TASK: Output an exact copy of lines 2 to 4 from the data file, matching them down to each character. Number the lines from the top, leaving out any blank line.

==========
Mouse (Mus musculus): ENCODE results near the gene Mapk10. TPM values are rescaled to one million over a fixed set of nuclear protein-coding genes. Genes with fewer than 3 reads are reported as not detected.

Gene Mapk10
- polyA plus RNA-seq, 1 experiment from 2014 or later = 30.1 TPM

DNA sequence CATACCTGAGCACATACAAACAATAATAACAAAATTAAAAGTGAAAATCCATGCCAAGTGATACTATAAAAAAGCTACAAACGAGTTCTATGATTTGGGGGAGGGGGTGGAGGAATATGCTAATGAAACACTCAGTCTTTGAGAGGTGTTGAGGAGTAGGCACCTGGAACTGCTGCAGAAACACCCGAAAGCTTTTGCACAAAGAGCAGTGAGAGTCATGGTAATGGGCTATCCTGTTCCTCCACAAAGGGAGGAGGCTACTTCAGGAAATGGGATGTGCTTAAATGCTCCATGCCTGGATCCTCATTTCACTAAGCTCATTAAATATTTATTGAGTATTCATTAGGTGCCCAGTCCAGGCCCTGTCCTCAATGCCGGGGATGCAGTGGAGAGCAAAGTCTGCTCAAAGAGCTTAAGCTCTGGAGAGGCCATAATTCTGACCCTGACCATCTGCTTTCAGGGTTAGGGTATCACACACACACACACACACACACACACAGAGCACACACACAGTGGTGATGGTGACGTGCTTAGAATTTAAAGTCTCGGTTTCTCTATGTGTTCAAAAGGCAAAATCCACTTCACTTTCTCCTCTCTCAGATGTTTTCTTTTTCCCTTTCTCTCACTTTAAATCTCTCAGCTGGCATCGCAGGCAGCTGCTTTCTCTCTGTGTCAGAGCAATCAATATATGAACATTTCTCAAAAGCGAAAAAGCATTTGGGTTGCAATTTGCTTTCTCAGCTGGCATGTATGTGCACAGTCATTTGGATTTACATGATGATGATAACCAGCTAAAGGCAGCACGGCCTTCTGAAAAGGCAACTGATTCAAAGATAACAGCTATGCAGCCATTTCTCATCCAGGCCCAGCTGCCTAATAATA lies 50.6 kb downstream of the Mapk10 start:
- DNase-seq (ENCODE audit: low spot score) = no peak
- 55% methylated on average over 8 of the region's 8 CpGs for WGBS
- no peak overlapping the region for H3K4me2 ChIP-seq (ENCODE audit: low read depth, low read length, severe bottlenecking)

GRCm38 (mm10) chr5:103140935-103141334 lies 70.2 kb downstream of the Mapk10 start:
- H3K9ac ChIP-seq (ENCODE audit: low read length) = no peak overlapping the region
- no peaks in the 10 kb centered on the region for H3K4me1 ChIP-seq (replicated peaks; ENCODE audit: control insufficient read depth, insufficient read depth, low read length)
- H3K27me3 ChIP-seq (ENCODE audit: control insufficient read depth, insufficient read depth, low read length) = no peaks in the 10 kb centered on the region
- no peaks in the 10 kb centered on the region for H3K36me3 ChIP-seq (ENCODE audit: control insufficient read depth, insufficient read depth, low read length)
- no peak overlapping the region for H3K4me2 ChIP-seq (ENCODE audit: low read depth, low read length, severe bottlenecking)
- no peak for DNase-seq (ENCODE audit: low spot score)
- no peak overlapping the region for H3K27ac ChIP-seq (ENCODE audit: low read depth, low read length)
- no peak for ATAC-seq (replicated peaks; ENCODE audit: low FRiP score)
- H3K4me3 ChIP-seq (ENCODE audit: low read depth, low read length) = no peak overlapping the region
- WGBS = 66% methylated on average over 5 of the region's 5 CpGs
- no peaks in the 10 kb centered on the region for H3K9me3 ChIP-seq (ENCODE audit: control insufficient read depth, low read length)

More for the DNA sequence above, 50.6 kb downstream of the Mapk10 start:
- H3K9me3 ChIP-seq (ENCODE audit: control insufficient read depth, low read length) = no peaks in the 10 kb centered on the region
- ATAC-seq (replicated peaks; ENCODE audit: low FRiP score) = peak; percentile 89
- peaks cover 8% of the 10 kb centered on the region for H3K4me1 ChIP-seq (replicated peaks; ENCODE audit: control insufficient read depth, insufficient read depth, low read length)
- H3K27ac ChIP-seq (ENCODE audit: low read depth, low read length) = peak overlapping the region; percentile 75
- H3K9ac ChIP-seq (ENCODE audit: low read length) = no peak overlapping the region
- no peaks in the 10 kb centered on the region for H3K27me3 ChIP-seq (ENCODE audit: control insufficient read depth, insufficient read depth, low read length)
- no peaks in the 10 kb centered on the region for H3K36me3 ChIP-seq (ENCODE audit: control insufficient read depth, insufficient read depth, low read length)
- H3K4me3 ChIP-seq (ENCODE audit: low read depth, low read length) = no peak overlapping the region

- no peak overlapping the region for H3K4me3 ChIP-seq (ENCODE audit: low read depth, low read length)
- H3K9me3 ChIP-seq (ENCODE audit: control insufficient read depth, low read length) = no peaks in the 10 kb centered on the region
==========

Gene Mapk10
- polyA plus RNA-seq, 1 experiment from 2014 or later = 30.1 TPM

DNA sequence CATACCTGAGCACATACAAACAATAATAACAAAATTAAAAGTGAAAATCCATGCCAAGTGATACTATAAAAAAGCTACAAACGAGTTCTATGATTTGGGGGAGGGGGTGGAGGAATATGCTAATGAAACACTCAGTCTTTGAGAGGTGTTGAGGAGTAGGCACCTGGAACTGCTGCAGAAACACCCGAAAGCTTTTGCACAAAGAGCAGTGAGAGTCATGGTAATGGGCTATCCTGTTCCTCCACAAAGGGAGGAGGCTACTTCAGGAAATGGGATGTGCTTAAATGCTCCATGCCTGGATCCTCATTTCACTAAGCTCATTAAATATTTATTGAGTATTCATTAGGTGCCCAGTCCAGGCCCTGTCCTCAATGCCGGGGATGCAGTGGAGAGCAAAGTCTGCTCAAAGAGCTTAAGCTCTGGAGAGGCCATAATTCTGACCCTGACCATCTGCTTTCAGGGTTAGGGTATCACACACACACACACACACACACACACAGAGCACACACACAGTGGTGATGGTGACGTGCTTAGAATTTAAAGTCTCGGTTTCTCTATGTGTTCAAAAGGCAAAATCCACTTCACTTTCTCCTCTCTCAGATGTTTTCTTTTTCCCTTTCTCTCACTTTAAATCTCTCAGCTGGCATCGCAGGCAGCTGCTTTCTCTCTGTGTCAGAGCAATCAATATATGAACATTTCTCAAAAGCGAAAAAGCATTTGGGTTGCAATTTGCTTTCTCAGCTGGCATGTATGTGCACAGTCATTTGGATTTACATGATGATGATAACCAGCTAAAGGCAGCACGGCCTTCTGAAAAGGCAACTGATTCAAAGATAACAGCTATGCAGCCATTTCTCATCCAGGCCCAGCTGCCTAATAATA lies 50.6 kb downstream of the Mapk10 start: